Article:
With the release of our Global Health Policy in the Second Obama Term iTunes University course, we’ve received a few questions about how the course works. This is a quick 101 on the course’s basics.
The Center for Strategic and International Studies traveled to Zambia because it has a disproportionately high rate of maternal mortality – an estimated 440 women dying for every 100,000 live births, which is 20 times higher than the U.S. But Zambia, as well as Uganda, is also the site of a new program, called Saving Mothers, Giving Life (SMGL), designed to reduce maternal mortality by up to 50 percent in selected districts in a year.
The new volume, Global Health Policy in the Second Obama Term, analyzes seven important dimensions of a complex, widening U.S. global health agenda. Watch the authors discuss their individual topics.
Cervical cancer kills an estimated 275,000 women every year, 85 percent of whom are in developing countries. The link between HIV and cervical cancer is direct and deadly. To understand the opportunities and challenges of integrating cervical cancer screening and treatment into HIV services for women, CSIS traveled to Zambia, which has been at the forefront of integrating these services.
CSIS wanted to learn more about how women leaders in Africa are bringing new attention to women’s health and empowerment in their own countries, and to bring those voices into the discussion about U.S. policy priorities for women’s global health. To do this, we sent a small team to Malawi and Zambia in December 2012.
Our understanding of global health and its relationship to national security, and the well-being of the wider global community has grown and evolved over time. For these reasons, health and security are no longer separate domains for policymakers. They interact with each other. In this project, CSIS explores the nexus between health and security by collecting personal stories of a selection of our nation's leading military and global health professionals.
On Monday, May 21, at the Atlanta Summit, CARE, the Center for Strategic and International Studies, and the World Affairs Council of Atlanta gathered Atlanta’s leaders and other prominent Americans to discuss sustaining U.S. leadership to improve the world’s health. In this blog, J. Stephen Morrison reflects on the outcomes of the Summit.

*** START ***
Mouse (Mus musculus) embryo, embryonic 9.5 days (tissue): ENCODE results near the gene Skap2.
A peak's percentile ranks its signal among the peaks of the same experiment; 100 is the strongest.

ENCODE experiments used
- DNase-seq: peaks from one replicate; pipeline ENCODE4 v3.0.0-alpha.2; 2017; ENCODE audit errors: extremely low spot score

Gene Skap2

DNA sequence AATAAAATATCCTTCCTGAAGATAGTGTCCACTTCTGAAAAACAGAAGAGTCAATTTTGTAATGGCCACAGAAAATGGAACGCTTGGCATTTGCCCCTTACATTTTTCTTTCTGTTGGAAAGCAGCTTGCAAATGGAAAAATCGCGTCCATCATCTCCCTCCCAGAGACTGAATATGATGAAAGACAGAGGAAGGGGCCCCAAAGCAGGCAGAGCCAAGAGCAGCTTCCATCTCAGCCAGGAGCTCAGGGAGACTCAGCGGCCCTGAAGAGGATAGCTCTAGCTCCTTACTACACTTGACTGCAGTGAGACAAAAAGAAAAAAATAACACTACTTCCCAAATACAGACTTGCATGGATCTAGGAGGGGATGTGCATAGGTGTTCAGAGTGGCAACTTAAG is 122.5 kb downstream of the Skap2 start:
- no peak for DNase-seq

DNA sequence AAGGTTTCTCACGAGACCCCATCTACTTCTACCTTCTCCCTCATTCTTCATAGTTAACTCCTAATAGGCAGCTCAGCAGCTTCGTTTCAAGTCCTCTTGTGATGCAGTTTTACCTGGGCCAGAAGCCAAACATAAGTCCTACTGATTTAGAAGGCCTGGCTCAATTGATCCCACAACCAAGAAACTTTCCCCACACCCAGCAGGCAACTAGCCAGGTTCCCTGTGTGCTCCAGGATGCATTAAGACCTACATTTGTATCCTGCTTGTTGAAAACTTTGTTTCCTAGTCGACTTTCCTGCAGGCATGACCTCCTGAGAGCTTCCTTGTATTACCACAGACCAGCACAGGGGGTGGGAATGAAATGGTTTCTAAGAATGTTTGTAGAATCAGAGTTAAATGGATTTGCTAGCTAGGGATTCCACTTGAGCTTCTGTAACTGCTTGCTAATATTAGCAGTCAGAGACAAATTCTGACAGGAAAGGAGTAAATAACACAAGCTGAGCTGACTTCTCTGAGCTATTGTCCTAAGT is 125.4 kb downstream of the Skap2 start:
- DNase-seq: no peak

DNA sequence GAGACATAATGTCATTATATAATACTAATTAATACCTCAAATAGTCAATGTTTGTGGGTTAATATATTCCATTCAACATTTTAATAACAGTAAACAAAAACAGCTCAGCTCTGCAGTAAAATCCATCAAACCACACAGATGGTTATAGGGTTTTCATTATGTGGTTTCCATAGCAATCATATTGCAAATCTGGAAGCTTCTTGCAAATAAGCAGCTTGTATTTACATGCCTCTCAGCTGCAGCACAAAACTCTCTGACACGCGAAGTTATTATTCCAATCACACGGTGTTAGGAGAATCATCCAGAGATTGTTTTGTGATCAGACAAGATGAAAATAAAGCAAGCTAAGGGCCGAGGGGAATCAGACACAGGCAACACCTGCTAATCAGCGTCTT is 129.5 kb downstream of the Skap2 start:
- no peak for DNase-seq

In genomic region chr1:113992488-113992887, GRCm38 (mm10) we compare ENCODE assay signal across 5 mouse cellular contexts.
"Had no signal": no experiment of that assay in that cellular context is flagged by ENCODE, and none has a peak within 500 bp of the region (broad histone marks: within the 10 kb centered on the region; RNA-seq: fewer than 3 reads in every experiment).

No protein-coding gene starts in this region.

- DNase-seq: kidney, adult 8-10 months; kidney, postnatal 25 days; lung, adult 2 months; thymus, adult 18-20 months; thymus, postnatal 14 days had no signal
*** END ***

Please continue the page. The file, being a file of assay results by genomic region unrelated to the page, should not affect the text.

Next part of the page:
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Tags: Reflections from J. Stephen Morrison, Infectious Disease, Maternal & Child Health, Pandemic Preparedness, Noncommunicable Diseases, Humanitarian Aid, Water & Sanitation, Measurement & Accountability, Past Events, Multimedia, Publications
On May 21, 2012, The World Affairs Council of Atlanta, CARE USA, and the Center for Strategic and International Studies (CSIS) held a major conference on how the United States, even in the midst of fiscal austerity and political division, can best advance the world’s health.
Blog about World Immunization Week 2012 by Dan Thomas, Head of Media and Communications at the GAVI Alliance, a public-private partnership which aims to save children’s lives and protect people’s health by increasing access to vaccines in the world’s poorest countries.
On March 16th, the CSIS Global Health Policy Center hosted a video “film festival” focusing on vaccines and new media. The event explored how global health organizations and private foundations are making the case for U.S. investments in global immunization, using internet videos and social media to reach U.S. policymakers and the American public.
In November 2011, a team from CSIS traveled to Zambia to produce a video on vaccination efforts - their value, their long-term sustainability, and the challenges to their implementation. The video aims to portray the complexities of immunization in Zambia and to make broader points about global immunization efforts.
From July 22 to 27, 2012, Washington, DC will host the nineteenth international AIDS conference, known as AIDS 2012. The AIDS 2012 conference theme, “Turning the Tide Together,” reflects organizers’ recognition that in 2012 the global AIDS community finds itself at a unique juncture: research advances have made it possible to envision an end to the epidemic at the precise moment when funding challenges threaten to slow progress on scientific discovery and program implementation.